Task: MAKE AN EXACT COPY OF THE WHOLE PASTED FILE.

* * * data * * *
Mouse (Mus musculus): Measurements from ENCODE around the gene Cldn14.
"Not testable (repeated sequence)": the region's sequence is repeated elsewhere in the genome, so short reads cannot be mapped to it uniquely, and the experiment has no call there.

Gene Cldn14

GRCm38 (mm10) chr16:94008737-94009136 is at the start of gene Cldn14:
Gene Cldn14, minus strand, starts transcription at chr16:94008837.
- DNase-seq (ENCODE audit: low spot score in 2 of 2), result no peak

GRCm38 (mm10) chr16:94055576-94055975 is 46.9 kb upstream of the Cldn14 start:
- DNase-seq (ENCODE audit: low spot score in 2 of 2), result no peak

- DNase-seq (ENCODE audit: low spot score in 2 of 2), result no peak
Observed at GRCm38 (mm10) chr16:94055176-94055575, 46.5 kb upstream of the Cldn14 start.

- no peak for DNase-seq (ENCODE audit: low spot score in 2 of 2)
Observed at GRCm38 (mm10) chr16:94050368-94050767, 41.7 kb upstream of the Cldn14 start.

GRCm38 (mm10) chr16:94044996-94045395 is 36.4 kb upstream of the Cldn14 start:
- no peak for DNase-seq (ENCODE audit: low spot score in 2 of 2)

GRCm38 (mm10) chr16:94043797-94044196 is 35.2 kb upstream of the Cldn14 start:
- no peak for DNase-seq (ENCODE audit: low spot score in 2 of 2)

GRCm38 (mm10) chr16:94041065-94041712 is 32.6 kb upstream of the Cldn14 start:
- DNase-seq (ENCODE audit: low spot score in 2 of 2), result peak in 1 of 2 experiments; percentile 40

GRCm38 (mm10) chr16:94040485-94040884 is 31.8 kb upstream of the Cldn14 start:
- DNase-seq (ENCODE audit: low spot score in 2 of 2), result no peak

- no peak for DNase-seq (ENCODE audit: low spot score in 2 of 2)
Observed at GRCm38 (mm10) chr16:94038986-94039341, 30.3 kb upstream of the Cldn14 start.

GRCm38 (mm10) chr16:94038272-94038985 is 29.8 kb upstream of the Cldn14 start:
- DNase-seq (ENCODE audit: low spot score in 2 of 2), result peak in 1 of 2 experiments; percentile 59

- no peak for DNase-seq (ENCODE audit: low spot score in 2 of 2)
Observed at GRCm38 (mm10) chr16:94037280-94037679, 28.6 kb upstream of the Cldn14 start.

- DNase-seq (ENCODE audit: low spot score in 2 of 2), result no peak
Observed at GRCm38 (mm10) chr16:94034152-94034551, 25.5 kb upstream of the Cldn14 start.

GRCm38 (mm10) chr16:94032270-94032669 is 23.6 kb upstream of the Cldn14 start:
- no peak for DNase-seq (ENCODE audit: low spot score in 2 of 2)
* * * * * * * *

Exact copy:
Mouse (Mus musculus): Measurements from ENCODE around the gene Cldn14.
"Not testable (repeated sequence)": the region's sequence is repeated elsewhere in the genome, so short reads cannot be mapped to it uniquely, and the experiment has no call there.

Gene Cldn14

GRCm38 (mm10) chr16:94008737-94009136 is at the start of gene Cldn14:
Gene Cldn14, minus strand, starts transcription at chr16:94008837.
- DNase-seq (ENCODE audit: low spot score in 2 of 2), result no peak

GRCm38 (mm10) chr16:94055576-94055975 is 46.9 kb upstream of the Cldn14 start:
- DNase-seq (ENCODE audit: low spot score in 2 of 2), result no peak

- DNase-seq (ENCODE audit: low spot score in 2 of 2), result no peak
Observed at GRCm38 (mm10) chr16:94055176-94055575, 46.5 kb upstream of the Cldn14 start.

- no peak for DNase-seq (ENCODE audit: low spot score in 2 of 2)
Observed at GRCm38 (mm10) chr16:94050368-94050767, 41.7 kb upstream of the Cldn14 start.

GRCm38 (mm10) chr16:94044996-94045395 is 36.4 kb upstream of the Cldn14 start:
- no peak for DNase-seq (ENCODE audit: low spot score in 2 of 2)

GRCm38 (mm10) chr16:94043797-94044196 is 35.2 kb upstream of the Cldn14 start:
- no peak for DNase-seq (ENCODE audit: low spot score in 2 of 2)

GRCm38 (mm10) chr16:94041065-94041712 is 32.6 kb upstream of the Cldn14 start:
- DNase-seq (ENCODE audit: low spot score in 2 of 2), result peak in 1 of 2 experiments; percentile 40

GRCm38 (mm10) chr16:94040485-94040884 is 31.8 kb upstream of the Cldn14 start:
- DNase-seq (ENCODE audit: low spot score in 2 of 2), result no peak

- no peak for DNase-seq (ENCODE audit: low spot score in 2 of 2)
Observed at GRCm38 (mm10) chr16:94038986-94039341, 30.3 kb upstream of the Cldn14 start.

GRCm38 (mm10) chr16:94038272-94038985 is 29.8 kb upstream of the Cldn14 start:
- DNase-seq (ENCODE audit: low spot score in 2 of 2), result peak in 1 of 2 experiments; percentile 59

- no peak for DNase-seq (ENCODE audit: low spot score in 2 of 2)
Observed at GRCm38 (mm10) chr16:94037280-94037679, 28.6 kb upstream of the Cldn14 start.

- DNase-seq (ENCODE audit: low spot score in 2 of 2), result no peak
Observed at GRCm38 (mm10) chr16:94034152-94034551, 25.5 kb upstream of the Cldn14 start.

GRCm38 (mm10) chr16:94032270-94032669 is 23.6 kb upstream of the Cldn14 start:
- no peak for DNase-seq (ENCODE audit: low spot score in 2 of 2)